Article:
His disagreements with the church did not begin as a rebellion against it. He intended to spark a reformation from within the church itself. Nonetheless, his actions were more than an opposition to the practice of giving indulgences and secular aspects of the ancient church. At the time of publishing the theses, he had already been convinced that the Roman Catholic Church was no longer preserving the sanctity of the Word of God since its authority was largely based on the selfish desires of the clergy and the popes.

Luther’s opposition to the teachings of the church soon became obvious. In 1519, in a disagreement with Johann Eck, he opposed the malpractices of the church that were against the Bible. In 1520, the Roman Church leadership gave out an order to outlaw the instigator of the reformation, which he publicly disobeyed and gave out numerous leaflets attacking the pope and the unbiblical practices of the church.

He also disregarded another similar order, which was issued by the Holy Roman emperor, Charles the Fifth. When the instigator of the Revolt failed to renounce his position at the Diet of the Worms one year later, his action made many people join the camp of the rebels. Thereafter, he was banned from taking part in the activities of the church. However, the threat was empty and Luther continued to spearhead the Reformation with support from German princes, magistrates, as well as ordinary men and women.

Parallel to the situation in Germany, the Protestant Reformation was going on in other parts of Europe. Although their were internal disagreements within the Reformation, their objections were similar in most cases; that is, against the historic papal abuses, the false foundations of the papal authority, the ecclesiastical captivity of the Word of God, the superiority of the “religious” life, perverted priesthood and usurped mediation, and the hierarchical captivity of the church.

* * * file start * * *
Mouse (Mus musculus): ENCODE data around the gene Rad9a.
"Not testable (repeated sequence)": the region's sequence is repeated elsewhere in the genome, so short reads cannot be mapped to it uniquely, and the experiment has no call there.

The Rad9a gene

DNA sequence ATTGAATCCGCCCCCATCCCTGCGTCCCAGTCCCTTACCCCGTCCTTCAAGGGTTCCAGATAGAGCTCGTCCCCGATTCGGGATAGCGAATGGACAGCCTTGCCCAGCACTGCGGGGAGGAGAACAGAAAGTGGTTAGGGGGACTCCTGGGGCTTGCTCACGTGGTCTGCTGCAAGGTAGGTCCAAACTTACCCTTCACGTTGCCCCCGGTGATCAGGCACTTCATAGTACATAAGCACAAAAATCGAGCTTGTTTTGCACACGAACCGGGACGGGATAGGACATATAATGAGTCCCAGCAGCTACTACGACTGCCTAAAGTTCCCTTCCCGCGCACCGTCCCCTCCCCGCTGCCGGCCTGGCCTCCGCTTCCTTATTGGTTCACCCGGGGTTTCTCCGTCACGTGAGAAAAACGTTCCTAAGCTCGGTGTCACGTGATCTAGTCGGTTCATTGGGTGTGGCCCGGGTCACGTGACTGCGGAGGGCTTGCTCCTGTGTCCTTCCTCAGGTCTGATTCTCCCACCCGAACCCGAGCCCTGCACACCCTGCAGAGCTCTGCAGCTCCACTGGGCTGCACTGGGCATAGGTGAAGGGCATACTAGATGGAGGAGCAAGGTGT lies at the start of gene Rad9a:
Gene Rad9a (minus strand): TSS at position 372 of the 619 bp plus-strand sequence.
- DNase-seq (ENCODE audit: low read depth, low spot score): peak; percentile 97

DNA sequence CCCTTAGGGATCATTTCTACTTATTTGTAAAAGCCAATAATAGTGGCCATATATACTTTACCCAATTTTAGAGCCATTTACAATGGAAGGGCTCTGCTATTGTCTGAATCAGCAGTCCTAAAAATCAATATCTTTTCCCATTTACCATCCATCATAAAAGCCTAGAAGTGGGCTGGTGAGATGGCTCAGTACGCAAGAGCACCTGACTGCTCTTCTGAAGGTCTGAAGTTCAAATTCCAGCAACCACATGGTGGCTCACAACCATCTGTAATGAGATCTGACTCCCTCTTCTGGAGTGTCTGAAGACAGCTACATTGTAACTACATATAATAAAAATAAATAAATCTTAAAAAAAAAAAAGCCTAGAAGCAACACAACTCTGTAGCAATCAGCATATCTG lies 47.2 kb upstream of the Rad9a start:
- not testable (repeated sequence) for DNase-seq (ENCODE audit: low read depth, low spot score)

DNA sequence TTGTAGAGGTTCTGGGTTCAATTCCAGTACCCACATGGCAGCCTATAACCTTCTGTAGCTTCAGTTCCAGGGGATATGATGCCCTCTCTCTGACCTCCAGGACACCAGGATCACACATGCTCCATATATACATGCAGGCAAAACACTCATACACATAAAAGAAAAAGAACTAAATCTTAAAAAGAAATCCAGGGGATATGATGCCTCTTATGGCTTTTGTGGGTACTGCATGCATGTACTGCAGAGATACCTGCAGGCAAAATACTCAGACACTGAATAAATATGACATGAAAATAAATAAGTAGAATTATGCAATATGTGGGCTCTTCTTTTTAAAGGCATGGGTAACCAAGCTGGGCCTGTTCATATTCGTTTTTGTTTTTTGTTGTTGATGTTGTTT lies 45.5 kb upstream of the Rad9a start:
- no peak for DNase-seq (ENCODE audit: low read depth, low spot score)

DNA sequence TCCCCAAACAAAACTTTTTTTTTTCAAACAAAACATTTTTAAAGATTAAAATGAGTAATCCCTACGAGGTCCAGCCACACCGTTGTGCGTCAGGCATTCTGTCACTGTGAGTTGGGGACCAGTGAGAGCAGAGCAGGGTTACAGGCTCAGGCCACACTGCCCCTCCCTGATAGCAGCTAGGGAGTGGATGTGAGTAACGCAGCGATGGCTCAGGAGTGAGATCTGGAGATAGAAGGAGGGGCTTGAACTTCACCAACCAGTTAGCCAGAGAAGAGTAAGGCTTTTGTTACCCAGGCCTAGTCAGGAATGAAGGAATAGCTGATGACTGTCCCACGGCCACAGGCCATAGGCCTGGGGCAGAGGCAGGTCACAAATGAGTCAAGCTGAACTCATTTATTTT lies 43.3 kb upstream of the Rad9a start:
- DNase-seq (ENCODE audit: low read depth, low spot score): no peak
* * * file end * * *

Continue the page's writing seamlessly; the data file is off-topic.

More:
In Switzerland, led the Reformation and since he shared a lot of printed information with Luther, they quickly agreed in most issues. Zwingli’s ideas included humanistic criticism of the ancient Church. However, a small number of Zwingli followers thought that the Revolt was too conservative. After the Roman Catholic Church had outlawed Luther, the messages of John Calvin became very significant in the course of the Revolt.

Calvinist doctrine superseded Lutheranism in France (under the movement by the Huguenots), Scotland (under the leadership of John Knox). It was difficult to reconcile some aspects of the teachings of Luther and those of Calvin. For example, while the Calvinists embraced the doctrine of predestination, Lutheranism did not accept it. Lutheranism also clung to some aspects of the sacramental system.

Calvinism also conquered the Netherlands, Hungary, as well as parts of Poland. In the Netherlands, Protestant immigrants from different parts of Europe accelerated the Revolt. Most Hungarians converted to Protestantism during the sixteenth century because of the inability of their government to protect them.

All the Scandinavia countries embraced the doctrines of Luther during the course of the sixteenth century. This is because the monarchs of Denmark, who also ruled other neighboring countries, converted to the new faith. In England, the disjointing of the Church of England from the Roman Catholic Church, starting from 1529 to 1536, made England to enter into a different course from the Reformation that was happening in other countries in Europe.

King Henry VIII led the English Reformation. After a series of religious wars were fought between the Roman Catholic House of Habsburg and the Protestant princes of Germany for a period of about thirty years, the Reformation ended in 1648 with the signing of the Treaty of Westphalia.

Since the Protestant Reformation was entrenched in greater processes, which consisted of the surfacing of national states, establishment of links with other areas in Europe, and deep social-economic changes, it cannot be viewed as a single disagreement between Martin Luther and the Roman Catholic Church.

The formation of other churches during this period represents the crucial function of religion in the lives of the early modern Europeans. The breakdown of religious unity as well as doctrinal and ceremonial shifts had important consequences in all aspects of the society. The effect was felt in family life, gender responsibilities, politics, as well as in artistic expressions and philosophical views. These effects are still evident in our current society.

Works Cited

Morison, John. The Protestant Reformation in all countries. London: Fisher & Son, 1843. Print.

Rafferty, Patrick. A short history of the Protestant Reformation: chiefly selected from Protestant authors. Pittsburgh : Johnson & Stockton, 1831. Print.